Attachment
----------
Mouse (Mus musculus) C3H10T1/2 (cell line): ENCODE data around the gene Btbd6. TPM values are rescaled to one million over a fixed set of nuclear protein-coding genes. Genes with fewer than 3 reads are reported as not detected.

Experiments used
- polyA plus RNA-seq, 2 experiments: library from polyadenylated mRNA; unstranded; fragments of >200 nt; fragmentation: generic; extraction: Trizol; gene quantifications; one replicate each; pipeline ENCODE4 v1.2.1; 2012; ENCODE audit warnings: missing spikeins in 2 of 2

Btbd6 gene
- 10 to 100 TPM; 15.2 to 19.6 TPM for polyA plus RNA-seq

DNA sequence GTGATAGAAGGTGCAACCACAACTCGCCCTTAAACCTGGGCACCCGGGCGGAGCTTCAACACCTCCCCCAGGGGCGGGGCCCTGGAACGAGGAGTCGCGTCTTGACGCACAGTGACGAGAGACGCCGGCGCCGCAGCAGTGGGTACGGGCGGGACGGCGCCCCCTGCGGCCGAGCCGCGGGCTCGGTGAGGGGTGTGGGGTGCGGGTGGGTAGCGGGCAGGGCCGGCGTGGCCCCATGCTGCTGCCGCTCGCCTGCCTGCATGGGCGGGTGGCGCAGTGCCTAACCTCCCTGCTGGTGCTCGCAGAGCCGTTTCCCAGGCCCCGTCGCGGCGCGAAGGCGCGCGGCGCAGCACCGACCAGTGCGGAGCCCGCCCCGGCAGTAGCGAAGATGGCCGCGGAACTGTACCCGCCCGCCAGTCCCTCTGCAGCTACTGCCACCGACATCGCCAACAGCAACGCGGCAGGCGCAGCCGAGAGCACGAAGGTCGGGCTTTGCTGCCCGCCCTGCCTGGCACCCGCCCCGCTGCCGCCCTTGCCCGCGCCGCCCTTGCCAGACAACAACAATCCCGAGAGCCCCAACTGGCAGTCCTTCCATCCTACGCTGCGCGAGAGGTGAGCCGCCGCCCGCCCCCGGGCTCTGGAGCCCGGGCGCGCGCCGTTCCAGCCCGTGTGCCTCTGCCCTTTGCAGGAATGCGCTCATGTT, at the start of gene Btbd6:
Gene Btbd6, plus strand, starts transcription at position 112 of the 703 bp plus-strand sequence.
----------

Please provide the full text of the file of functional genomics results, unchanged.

Mouse (Mus musculus) C3H10T1/2 (cell line): ENCODE data around the gene Btbd6. TPM values are rescaled to one million over a fixed set of nuclear protein-coding genes. Genes with fewer than 3 reads are reported as not detected.

Experiments used
- polyA plus RNA-seq, 2 experiments: library from polyadenylated mRNA; unstranded; fragments of >200 nt; fragmentation: generic; extraction: Trizol; gene quantifications; one replicate each; pipeline ENCODE4 v1.2.1; 2012; ENCODE audit warnings: missing spikeins in 2 of 2

Btbd6 gene
- 10 to 100 TPM; 15.2 to 19.6 TPM for polyA plus RNA-seq

DNA sequence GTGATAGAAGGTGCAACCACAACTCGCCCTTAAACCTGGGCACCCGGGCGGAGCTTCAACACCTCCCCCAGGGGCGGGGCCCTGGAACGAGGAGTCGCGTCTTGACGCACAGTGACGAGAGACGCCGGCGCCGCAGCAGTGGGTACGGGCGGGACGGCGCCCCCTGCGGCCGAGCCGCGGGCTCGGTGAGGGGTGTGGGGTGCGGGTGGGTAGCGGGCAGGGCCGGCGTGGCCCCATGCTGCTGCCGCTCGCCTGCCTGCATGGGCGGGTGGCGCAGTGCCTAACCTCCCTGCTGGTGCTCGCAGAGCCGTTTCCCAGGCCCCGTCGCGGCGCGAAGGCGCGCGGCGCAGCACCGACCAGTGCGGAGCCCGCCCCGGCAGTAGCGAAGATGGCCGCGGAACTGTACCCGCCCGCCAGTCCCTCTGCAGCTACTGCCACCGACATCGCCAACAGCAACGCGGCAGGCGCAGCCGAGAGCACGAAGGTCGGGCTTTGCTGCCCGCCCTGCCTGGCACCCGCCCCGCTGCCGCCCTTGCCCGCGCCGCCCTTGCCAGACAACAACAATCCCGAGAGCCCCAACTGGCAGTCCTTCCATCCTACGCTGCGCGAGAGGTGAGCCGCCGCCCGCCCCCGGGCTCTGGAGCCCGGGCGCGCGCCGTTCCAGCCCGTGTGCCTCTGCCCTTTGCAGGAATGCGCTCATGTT, at the start of gene Btbd6:
Gene Btbd6, plus strand, starts transcription at position 112 of the 703 bp plus-strand sequence.